I definitely believe Meisner wrote the beginning, which is about “runnin’ around,” but the later part is written by Henley/Frey which has the “coming back or more.” Hence the “different course” the song takes, according to Meisner in the documentary. One might even argue that explains what happened with the band as well, and the different directions Meisner and the rest of the Eagles went. Oooor, it’s just a pop song. Mike Love said cars and beach and surf is their brand, so the Beach Boys songs have those. Maybe Henley/Frey thought going down the highways, not settling down, and looking for freedom is the Eagles brand. Maybe they just tossed that in and whatever else came out of the lyrics is unintentional.

As for the recording, it was pretty straightforward. I recorded lots of vocal/guitar takes. Pretty much over and over, they were all pretty similar, so I just took the one I thought was best based on how it handled the outro. Then I recorded another guitar take. When I do guitar-only takes, I almost always have a mic on the left channel and a line-in on the right. I liked the way the guitar sounded on the mic, so I used almost all left channel.

Then I thought, I needed some percussion. I was getting sick of using kitchenware and stomping and slapping the guitar and whatnot. The only percussion instrument I had that I had not used was some shakers (they look like little drums and sound like maracas) someone gave me. I figured, what the heck, and I’d swish around the shakers, hoping they’d sound a little like a brush on a snare, and then hit it with two spoons that would clack when they’d hit the shaker. Then I did a vocal back-up take.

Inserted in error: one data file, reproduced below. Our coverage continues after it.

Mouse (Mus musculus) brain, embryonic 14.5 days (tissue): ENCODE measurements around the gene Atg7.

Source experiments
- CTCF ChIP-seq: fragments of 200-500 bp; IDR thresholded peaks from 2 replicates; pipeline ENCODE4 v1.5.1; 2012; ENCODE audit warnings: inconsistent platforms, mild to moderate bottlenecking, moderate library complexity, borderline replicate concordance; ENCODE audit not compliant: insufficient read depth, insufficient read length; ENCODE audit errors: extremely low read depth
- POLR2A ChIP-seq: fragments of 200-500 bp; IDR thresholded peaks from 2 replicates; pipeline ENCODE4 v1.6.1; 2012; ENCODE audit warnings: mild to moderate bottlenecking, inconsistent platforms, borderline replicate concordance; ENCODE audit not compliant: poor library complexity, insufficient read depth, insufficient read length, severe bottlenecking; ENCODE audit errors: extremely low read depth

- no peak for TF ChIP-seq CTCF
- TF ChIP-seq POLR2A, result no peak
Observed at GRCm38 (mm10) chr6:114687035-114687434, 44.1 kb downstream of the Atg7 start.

But two things bugged me.

One, I didn’t like the “one more time” where it goes high and holds for a bit. So that part I actually stole from a different take. The rest is all the same take. I really struggled with whether to keep the last “one more time” because you can hear it falter at the end. But, that’s “taking it to the limit” so, in my love of eponymous puns, I kept it in.

Two, the “please” “come on” and “aaahs” at the end were just too loud in the original take, they sounded grating. Like I did in “One of These Nights,” I decided to re-add the main vocal but with those parts muted. Of course, I read there were tools for this, like an “amplify envelope” that could supposedly do this without me having to manually copy the whole thing and then erase the parts I wanted quieter. But seeing as I couldn’t figure it out immediately, I just did what I knew would work. I was also resisting any normalizing, per my previous proselytizing against the loudness wars, etc.

You know, I’m not remembering exactly what happened in the documentary, if it was said what happened. Wikipedia uses the words “physical confrontation” and “altercation” and who-started-with-what and how-far-it-went does matter. And apparently Meisner’s own Wikipedia page describes him as kind, peaceful, and docile--I'd like to think people would say the same about me. So, that suggests that if it did get violent, then probably either it was one-sided or the situation had gotten so bad that it made him act out of his nature. And maybe just because of the substances involved. I mean, if there’s a real threat of violence and/or an extremely toxic environment, or maybe just the perception of it, well, then I can understand. I don't know what it was like, and I don't think I should try to armchair analyze it. I have tons of respect for everyone involved. Regardless, we all got our limits. It sounds like he at least tried to take it to his.